Three stories, all the same words
Northbourne Care Home in Gateshead has become the home of artists Claire Ford and Kate Sweeney. You can read all about it at movingintocare.blogspot.co.uk - below is a brief extract from Claire and Kate's webspace that explains the project.
"Over a one month period they (Claire and Kate) will live and sleep at Northbourne in order to work creatively with residents, families and care staff. The project seeks to challenge the conventional 'workshop' structure that artists are restricted to in care home and institutional settings and aims to develop more immersive practices and create space to experiment the types of activity, processes and outcomes that could be possible."
I am very grateful that Kate and Claire invited me into Northbourne to make a shirt with residents. It has been magical. I've met Joe, Florence, Hazel, Elisabeth, Peter, Evelyn and lots of other residents. It has got me thinking about conversations.
Many of the residents have dementia. They often repeat the same words, phrases and stories from their lives, but the way they talk is filled with so many different emotions. It is hard to capture how this feels in the dryness of a written blog, I guess that's why I'm trying to make a shirt that captures those stories better than words can. But I can give you an example.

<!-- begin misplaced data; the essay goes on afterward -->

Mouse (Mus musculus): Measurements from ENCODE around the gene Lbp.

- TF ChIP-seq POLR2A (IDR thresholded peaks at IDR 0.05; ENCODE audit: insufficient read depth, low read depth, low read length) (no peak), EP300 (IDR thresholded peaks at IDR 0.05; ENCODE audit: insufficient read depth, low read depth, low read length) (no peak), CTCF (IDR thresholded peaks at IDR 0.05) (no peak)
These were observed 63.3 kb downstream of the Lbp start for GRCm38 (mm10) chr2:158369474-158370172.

Florence sat with me whilst I sewed a shirt by hand. The fabric is brightly coloured with pictures of London. I explained to Florence that I had chosen the fabric because I met a man who told me that in the 1970s, his girlfriend had made a shirt from leftover material she had bought for their children's curtains. At first he hadn't wanted to wear it, but then he tried it on and it had made him feel really playful.
Florence exchanges her story of sewing dresses.
She uses her public voice, calm and straightforward; "Whit week, they would all want little dresses. They would knock on the door, 'Can Flo make a dress' they would ask. My mother would say, Flo you should charge them, all that work. But I loved making them so I didn't charge. 20 dresses I would make in Whit week".
Later in the evening Florence, Joe and I start laughing at something Joe has said about my glasses.
Florence tells the story again. This time, it is her story to make us all laugh. "Whit week, they would all want little dresses. (Florence laughs to mark her full stop, then her voice rises as she talks through her laughter) They would knock on the door, 'Can Flo make a dress' they would ask (she laughs even more and we laugh with her). My mother would say, Flo you should charge them, all that work. (Florence laughs again, we all start laughing more heartily, and Florence wipes the laughter tears from her eyes). But I loved making them so I didn't charge. 20 dresses I would make in Whit week" (Florence laughs again, this time at herself).
As the evening draws on we all become quieter, our conversations more intimate.
Florence reaches over and puts her hand on mine, to halt my sewing. She looks straight into my eyes. I feel she wants to tell me something that is especially for me; "Whit week, they would all want little dresses (I smile at her as she starts to tell the story). They would knock on the door, 'Can Flo make a dress' they would ask. My mother would say, Flo you should charge them, all that work (I nod in agreement). But I loved making them so I didn't charge. (She smiles gently) 20 dresses I would make in Whit week" (We smile at each other).
Three conversations, all different, all the same words.